A high number of UK companies are stockpiling virtual currency to pay ransomware demands, despite recommendations not to pay.
33 per cent of UK businesses with more than 250 employees are ‘stockpiling Bitcoins to pay up' in the event of an attack, Citrix found in a survey. Bitcoin and other digital currencies are increasingly being chosen by cybercriminals as a form of payment due to their inherent anonymity.
Firms with 250 or more employees represent only 0.1 per cent of the UK economy, but make a large contribution to employment (10.3 million people) and turnover (more than £2 trillion).
36 per cent of organisations with 250-500 employees are storing Bitcoin, but the propensity peaked amongst those with 501-1,000 employees (57 per cent) and decreased amongst larger organisations (24 per cent of firms with 1,001-2,000 employees and 18 per cent of those with 2,000+). However, it was the latter group that were willing to pay the most to recover their data: 35 per cent of the largest firms would pay more than £50,000.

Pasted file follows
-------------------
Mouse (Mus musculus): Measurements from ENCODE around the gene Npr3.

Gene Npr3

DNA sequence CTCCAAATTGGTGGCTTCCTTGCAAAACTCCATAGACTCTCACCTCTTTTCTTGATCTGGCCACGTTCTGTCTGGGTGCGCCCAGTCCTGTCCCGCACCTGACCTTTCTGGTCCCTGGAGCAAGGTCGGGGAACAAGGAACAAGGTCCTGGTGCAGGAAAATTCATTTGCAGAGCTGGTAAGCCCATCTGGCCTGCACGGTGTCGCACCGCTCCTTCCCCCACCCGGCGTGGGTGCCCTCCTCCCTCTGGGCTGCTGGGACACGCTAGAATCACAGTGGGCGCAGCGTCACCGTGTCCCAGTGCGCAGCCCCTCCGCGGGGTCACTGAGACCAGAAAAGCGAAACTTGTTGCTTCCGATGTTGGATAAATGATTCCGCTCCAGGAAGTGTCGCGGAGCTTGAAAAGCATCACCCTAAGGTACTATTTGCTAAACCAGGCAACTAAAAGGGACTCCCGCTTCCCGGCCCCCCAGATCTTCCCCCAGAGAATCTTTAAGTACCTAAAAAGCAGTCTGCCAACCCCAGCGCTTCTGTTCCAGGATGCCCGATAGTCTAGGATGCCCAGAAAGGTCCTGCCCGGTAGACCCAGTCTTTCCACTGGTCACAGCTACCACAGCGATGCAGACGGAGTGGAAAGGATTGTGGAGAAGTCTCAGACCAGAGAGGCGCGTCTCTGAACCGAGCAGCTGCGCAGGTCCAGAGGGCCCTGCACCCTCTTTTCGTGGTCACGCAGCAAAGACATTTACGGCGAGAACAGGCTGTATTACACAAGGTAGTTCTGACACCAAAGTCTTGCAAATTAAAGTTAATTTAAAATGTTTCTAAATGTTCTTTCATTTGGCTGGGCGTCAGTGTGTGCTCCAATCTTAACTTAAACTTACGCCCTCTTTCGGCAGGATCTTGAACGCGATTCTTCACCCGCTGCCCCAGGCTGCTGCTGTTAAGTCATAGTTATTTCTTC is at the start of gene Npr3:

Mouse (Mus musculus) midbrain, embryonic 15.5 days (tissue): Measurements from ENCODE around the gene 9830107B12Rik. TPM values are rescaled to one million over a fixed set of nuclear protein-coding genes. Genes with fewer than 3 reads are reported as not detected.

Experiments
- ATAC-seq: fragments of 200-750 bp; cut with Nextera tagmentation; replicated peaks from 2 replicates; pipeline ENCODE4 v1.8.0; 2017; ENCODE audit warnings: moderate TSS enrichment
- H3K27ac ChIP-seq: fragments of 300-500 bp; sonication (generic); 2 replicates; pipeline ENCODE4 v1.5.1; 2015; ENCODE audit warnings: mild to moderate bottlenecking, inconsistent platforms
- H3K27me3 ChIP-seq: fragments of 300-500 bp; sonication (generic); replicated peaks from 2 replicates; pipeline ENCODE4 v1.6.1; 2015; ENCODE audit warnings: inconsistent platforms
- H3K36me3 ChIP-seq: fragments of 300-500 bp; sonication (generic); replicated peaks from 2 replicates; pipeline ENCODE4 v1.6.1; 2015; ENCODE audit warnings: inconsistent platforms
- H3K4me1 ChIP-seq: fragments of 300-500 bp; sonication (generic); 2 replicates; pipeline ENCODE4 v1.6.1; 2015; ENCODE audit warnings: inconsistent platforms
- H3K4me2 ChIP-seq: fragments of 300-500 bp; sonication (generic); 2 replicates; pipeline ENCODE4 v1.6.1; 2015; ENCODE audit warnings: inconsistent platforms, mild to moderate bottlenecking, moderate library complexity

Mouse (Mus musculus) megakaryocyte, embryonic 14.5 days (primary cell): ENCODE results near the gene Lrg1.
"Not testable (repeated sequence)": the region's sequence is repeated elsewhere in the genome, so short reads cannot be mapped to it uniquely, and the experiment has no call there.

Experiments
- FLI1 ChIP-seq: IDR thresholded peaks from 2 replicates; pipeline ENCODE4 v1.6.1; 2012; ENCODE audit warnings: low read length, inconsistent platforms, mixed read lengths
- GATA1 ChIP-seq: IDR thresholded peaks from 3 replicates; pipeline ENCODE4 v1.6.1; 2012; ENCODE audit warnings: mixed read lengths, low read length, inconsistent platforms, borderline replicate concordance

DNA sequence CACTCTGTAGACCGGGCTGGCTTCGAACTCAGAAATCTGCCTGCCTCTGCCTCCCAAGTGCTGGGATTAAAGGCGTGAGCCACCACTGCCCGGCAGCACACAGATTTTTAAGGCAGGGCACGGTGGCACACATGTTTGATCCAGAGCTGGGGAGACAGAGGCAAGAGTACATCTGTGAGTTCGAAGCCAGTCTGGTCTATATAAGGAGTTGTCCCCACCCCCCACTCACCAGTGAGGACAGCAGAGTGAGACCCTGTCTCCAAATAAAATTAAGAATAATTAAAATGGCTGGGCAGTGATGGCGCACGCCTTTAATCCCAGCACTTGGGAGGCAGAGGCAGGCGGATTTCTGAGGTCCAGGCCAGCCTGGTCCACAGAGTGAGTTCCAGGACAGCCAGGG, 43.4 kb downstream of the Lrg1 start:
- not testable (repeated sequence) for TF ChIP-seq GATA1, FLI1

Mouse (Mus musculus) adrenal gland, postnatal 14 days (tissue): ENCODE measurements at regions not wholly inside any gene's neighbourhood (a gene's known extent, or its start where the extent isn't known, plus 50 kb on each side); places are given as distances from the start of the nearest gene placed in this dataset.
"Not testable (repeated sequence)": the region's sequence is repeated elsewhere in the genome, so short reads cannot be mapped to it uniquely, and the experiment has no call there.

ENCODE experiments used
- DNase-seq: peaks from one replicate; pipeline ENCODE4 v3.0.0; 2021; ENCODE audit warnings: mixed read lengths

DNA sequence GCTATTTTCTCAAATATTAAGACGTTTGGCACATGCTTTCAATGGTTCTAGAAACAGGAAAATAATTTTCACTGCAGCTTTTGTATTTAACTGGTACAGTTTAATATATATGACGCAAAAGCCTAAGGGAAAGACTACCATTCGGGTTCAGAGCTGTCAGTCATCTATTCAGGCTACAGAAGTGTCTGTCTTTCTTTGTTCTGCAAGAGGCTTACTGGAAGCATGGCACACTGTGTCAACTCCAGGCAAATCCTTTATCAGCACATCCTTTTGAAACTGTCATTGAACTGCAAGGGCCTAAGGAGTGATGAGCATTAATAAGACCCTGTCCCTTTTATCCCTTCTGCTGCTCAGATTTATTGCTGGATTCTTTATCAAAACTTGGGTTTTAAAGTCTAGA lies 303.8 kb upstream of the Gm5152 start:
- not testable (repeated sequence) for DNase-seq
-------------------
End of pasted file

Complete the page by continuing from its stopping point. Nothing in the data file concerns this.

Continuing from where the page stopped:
On average, companies have stockpiled around £46,000 in Bitcoin; a third have stored more than £50,000, and the largest hold as much as £136,000.
Companies are not prepared for cybercrime
The research showed that many firms do not have basic cybersecurity in place. For example, 55 per cent of the largest companies are failing to back up their data every day; and 7 per cent of companies with 250-500 employees have no contingency measures in case of a ransomware attack (although this is down significantly from 20 per cent last year).
A quarter of respondents to the Citrix poll said that the government is failing to provide businesses with guidance to avoid cyberattacks - although this is down from 32 per cent in 2016.
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